Friday, 24 September 2010

Uk Tipping Guide

Tipping in The UK


Can you let us now the general guidelines for tipping in the UK. (Question sent from USA)


The UK can be a bit confusing about when you tip or not. Here is a brief guide to where you would or would not tip.

10% is the basic rule.

Breakfast Cafes
Generally speaking no tips are required here the UK is not like USA.
If you are ordering drinks and just bar food no tip will be expected.
No tips will be expected even if you order food from the counter that is then brought to the table. In Some cases better Pubs cross over to restaurant levels where you will be served at your table. You should tip in this case
If you are served at your table, order taken and the food brought to you should tip.
Service Charges and Tipping
Always look at the menu/receipt it will tell you that a service charge (normally 12.5%) has been added. In some cases this may only be applied to groups of x number. Most people in this case will pay the bill and leave no tip.
Tip added to credit card machine.
Beware the service charge and then an additional tip box in the card machine process.
You can add your tip to the card transaction or ask for just the bill value and leave a cash tip.
As a general rule use the round up pound in UK and London 10% guide. Eg. £5.30…then give £6.
Hotel porters
The better the hotel the more it will be expected to tip. As a rough guide £1-1.50 per bag, this is if the bags are taken to your room




Tipping is not always expected in the UK in the way it is in the United States or Canada. All staff in the UK, must by law, be paid at least the National Minimum Wage (£7.20/hr (From April 2016, lower rate applies to those under 21 years of age) whether they receive tips or not.  An employer is not allowed to use tips to top up wages to the legal minimum. Therefore, unlike in much of North America, the need and culture for tipping is much less.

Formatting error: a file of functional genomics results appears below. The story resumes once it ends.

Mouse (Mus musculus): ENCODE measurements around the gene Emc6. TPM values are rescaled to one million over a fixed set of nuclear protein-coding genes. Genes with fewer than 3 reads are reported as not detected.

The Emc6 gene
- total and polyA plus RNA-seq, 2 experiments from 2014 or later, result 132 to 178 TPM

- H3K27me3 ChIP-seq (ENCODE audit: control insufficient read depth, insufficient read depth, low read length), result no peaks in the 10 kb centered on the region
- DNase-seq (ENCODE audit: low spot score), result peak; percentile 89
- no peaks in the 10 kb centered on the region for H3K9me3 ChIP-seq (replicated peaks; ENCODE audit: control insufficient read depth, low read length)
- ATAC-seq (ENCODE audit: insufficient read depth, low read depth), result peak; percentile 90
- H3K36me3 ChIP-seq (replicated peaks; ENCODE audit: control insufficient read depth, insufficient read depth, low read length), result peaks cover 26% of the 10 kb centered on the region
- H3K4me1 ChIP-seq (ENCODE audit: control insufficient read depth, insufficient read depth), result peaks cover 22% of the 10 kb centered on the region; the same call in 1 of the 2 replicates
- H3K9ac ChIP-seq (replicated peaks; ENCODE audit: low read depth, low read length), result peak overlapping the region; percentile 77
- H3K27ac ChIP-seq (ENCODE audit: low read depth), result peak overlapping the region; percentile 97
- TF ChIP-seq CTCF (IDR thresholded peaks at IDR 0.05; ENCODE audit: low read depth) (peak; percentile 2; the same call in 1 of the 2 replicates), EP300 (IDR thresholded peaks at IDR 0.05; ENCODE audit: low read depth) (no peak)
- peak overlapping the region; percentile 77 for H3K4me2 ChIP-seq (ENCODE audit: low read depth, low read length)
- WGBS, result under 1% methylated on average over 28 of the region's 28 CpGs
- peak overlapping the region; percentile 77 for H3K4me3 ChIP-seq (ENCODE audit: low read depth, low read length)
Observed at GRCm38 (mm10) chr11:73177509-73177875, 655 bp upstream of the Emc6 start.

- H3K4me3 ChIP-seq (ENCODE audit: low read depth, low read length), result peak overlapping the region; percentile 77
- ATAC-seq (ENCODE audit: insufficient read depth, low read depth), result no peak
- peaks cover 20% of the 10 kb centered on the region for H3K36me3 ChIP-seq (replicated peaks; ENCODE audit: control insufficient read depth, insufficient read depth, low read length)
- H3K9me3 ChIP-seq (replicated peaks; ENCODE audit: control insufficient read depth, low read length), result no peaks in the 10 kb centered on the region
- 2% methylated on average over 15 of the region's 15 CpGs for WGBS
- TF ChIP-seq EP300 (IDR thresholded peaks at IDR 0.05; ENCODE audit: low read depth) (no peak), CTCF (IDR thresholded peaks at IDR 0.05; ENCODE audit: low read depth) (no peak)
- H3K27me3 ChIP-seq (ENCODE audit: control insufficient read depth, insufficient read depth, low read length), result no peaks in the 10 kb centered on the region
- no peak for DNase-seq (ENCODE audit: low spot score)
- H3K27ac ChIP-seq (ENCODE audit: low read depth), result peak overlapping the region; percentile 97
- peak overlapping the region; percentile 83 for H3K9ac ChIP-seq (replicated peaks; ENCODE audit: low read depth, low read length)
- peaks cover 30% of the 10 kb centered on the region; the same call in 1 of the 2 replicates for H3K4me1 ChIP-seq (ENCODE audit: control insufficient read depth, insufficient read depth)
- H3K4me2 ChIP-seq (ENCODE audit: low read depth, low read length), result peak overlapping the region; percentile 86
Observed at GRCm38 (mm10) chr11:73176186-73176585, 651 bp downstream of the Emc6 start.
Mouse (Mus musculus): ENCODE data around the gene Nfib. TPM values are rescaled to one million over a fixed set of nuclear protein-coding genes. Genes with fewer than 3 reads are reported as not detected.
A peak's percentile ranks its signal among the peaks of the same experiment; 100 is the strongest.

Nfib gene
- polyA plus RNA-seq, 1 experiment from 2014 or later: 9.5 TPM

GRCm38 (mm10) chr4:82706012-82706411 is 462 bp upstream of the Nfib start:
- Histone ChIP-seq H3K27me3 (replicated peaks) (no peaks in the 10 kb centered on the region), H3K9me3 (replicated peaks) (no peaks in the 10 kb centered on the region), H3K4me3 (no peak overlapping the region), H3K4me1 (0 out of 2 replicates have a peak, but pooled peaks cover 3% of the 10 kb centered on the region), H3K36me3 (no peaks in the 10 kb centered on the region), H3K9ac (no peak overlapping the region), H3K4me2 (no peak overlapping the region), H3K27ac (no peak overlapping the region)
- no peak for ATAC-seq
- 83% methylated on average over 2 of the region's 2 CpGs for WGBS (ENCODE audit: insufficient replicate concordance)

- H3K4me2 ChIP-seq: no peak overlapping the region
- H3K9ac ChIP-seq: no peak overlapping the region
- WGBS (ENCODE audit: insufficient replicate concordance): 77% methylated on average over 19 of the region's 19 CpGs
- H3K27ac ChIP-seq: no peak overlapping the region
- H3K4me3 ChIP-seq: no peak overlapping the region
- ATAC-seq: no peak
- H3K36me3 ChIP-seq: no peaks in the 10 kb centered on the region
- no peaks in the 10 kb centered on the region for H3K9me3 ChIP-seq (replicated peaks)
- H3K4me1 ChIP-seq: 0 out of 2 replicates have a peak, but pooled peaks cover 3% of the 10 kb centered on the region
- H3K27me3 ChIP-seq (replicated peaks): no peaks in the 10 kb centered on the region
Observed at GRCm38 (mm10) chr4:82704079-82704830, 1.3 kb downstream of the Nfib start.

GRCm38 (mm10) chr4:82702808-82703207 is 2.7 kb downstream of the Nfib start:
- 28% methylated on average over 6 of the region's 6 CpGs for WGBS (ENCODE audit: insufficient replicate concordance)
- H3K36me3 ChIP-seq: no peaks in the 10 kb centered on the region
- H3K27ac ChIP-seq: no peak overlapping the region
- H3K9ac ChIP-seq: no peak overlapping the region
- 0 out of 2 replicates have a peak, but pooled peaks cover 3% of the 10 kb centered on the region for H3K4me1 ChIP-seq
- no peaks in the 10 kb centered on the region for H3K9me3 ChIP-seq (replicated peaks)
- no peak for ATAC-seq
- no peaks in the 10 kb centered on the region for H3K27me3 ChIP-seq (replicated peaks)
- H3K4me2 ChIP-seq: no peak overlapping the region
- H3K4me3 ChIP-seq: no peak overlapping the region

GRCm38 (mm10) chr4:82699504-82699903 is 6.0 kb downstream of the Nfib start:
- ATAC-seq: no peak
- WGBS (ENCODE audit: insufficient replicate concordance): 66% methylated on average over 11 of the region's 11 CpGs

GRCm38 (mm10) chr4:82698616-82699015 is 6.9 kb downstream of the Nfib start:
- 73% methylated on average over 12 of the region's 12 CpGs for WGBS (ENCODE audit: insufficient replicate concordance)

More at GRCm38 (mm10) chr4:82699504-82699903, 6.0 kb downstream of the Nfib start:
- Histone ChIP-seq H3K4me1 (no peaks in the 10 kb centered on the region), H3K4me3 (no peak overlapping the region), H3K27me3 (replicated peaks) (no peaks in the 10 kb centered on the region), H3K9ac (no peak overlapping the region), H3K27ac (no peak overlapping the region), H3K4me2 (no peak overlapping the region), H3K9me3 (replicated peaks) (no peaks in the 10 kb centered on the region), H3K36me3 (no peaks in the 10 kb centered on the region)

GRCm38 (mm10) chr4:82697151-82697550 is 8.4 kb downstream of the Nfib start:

It is not a requirement to tip in taxis, but it is customary to round up to the nearest pound on metered taxi journeys, more as a convenience to both passenger and driver than as a tip.
On an airport journey in a booked minicab you might wish to tip two or three pounds if the driver helps with your luggage.  If taking a licenced London taxi cab to or from Heathrow or in London a 10% tip is the average amount, although as in the previous paragraph, it is not a requirement, nor should it be expected by the driver.
There is a big difference between a taxi (usually a black cab) and a mini-cab. Anyone who can drive can become a mini-cab driver whereas taxi drivers have received a lengthy training, tend to know their way and serve better. However, the price of a black cab is usually markedly steeper than that of other services, and some will refuse to tip on these grounds.

Takeaway food

If your food is delivered to your hotel or apartment, tipping is not required, but the delivery driver would obviously appreciate a pound, or some/all of the change as appropriate, as a tip. Some customers tip, some do not.
If you pick up the food from the takeaway restaurant, tipping would not be inappropriate. Don't do it.

Fast food, cafes and coffee shops

No tips are ever offered in fast food restaurants.
In a cafe, you may receive waitress service to bring your tea, coffee, sausages, or whatever you have ordered to the table. In these establishments tipping is not usual. If you feel the service has been especially pleasant you can leave a pound, or your change in appreciation.
In coffee shops, such as Starbucks, there may be a tip jar on the counter, but very few customers offer tips.